Norma Maldonado – Stout
Not much fanfare was expected this past July when Stout, a global investment bank and advisory firm, relocated workers from its Cleveland office. The employees had been working remotely for well over a year and, for many, that seemed the new business as usual. The company also provided a hybrid office-home work arrangement.
Nevertheless, when the doors opened to newly leased space on one floor of a downtown commercial building in a trendy hub near the shore of Lake Erie, the place was buzzing.
“We didn’t anticipate so many workers to return, but they just love their new workspace,” says Norma Maldonado, who oversaw the transition as director of administrative services and facilities. “Our company and our culture want to give people their best work style. We call it, ‘Work Your Way.’”
Upon further review, she says the response should hardly have been surprising. This is a much more welcoming work environment than that of the previous facility whose cubed walls and brownish and beige décor now seem outdated. And while that old place was significantly larger—10,000 square feet as opposed to the 7,044 square feet at 13 East Ninth St.—employees at the new digs won’t be bumping elbows thanks to its new flex environment design, which Maldonado has implemented in eight of 16 offices.
The past five years, Stout has embraced the modern model of replacing traditional window-lined offices with open-concept amenities. There are huddle rooms where workers can brainstorm, focus rooms for privacy, workstations with no assigned seating, and ample collaborative spaces.
Not hip to be square
Now based out of Stout’s Houston office, Maldonado keeps tabs on where the company leases its 16 American offices while others oversee its facilities in Europe and Asia. At least a year before a lease expires, she ponders whether to renew or look for another location. Mindful of economics and the wants of the modern workforce, she’s often inclined to look for a new location.
“Before we transitioned from a traditional office space to a flex office environment, we conducted a workspace study and survey of the employees,” she tells Blueprint in July. “What we heard is the need for a people-first mentality and a fun, hip space where they can collaborate. I can’t see that mindset ever reversing.”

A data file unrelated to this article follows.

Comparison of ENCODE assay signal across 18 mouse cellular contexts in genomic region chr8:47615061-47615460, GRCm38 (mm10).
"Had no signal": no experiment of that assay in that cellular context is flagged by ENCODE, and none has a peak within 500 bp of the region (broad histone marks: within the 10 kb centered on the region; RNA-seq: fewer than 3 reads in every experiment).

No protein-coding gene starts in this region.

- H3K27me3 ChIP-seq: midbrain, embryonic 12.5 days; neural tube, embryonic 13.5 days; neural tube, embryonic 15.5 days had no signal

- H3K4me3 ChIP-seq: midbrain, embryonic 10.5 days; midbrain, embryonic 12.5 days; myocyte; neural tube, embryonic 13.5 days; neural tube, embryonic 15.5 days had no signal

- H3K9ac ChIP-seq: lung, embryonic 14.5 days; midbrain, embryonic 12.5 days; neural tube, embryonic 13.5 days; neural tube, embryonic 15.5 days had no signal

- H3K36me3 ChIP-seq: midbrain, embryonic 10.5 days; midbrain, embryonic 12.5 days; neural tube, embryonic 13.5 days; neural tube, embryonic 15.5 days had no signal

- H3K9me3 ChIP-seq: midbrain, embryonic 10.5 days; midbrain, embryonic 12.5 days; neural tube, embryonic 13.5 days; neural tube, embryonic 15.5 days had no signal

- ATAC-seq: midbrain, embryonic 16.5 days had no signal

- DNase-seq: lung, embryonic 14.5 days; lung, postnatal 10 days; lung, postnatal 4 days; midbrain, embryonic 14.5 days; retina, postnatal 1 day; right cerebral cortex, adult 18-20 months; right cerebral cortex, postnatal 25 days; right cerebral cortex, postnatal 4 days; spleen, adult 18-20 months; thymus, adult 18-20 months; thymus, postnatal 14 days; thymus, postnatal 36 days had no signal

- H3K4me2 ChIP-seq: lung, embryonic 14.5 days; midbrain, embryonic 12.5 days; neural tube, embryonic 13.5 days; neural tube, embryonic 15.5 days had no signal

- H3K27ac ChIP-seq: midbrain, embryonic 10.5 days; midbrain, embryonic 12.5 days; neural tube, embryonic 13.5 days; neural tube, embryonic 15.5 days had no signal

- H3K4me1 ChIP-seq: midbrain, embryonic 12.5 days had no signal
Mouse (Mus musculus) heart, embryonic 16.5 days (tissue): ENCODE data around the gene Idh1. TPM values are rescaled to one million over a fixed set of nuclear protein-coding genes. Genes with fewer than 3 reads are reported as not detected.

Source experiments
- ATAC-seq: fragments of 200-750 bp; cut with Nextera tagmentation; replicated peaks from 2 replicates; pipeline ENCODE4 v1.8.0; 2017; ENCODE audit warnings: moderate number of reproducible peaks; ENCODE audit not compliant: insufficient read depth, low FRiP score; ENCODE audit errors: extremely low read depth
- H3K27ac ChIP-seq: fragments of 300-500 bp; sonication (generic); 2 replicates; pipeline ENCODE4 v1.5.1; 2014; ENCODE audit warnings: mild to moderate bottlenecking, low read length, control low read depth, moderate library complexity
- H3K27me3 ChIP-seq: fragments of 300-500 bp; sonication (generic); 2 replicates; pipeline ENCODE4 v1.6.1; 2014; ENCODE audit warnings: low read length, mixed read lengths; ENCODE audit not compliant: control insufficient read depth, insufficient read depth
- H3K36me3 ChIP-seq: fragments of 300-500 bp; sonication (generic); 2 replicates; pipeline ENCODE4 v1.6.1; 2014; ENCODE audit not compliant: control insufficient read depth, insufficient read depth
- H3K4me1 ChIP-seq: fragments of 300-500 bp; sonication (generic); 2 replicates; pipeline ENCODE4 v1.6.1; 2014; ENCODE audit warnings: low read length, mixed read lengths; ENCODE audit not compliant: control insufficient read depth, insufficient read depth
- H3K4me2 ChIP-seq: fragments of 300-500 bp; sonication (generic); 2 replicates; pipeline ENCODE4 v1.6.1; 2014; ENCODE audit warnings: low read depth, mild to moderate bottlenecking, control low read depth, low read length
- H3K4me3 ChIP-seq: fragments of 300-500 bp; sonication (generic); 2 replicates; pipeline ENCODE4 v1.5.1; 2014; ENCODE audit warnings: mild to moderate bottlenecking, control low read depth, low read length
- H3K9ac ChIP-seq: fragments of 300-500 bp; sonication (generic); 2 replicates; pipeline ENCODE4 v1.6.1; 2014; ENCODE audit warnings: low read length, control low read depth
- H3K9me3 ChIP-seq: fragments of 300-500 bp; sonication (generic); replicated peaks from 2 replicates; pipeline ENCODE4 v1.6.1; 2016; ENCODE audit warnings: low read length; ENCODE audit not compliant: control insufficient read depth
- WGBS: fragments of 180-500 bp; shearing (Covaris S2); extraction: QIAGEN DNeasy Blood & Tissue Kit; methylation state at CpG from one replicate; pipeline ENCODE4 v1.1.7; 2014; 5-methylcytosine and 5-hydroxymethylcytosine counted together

Prior to the new Cleveland office opening, the masked Maldonado did her share of travel. COVID-19 safety protocols notwithstanding, she still had prospective sites to vet. Adept at juggling projects, during the summer of 2020—the height of the pandemic—she arranged the relocation of Stout’s Irvine, California, workforce while mulling the Cleveland options.
Now the focus is on Philadelphia, Maldonado having done a year’s due diligence in the City of Brotherly Love before leasing space in a Market Street building on Logan Square, just a short walk from a train station. Stout’s contractors are deep into the build-out; she foresees workers relocating come fall 2021.
Sticking to Stout brand
While each office reflects the culture of its city, she says there still are common denominators. And while she oversees everything from site selection to buildouts on the facilities side, she’s also responsible for administrative tasks. She smiles while describing how there was resistance when Stout initially implemented the flex environment around five years ago, but how popular it’s become.
“Many times, we have clients in the new offices, and I’m getting calls about how this client wants to pick my brain on office design or which architect I’m working with or where we get our furniture,” she says. “We’re setting an example.”
She’s had a role in this since joining Stout as an administrative services manager in 2007 and earning a promotion in 2012 to her current role. As to how she got into this profession, it seems to have spun from the work ethic her parents instilled in Maldonado and her seven siblings.
They didn’t have it easy, Maldonado explaining how her family brought their children from Mexico to the United States when she was just 6 years old. She earned an associate degree from Robert Morris University in Illinois and began a 14-year stretch as office manager and executive assistant to the president at Harley-Davidson Financial Services in 1993.
She found calling when her employer was changing offices, and while the open concept wasn’t yet the trend, Maldonado still showed a knack for accommodation.
“I just developed a passion for that area,” says Maldonado, now a happily married mother of three young adults. “I just started dabbling more and more into it, and really grew into it.”
That prepped Maldonado to manage Stout’s extensive real estate requirements. It can be a formidable task for anyone in this era of interrupted supply chains and social distancing, but the basics remain the same.
“We need to build a place where people can collaborate and are excited and proud to work,” she says.
View this feature in the Blueprint Vol. IX 2021 Edition here.
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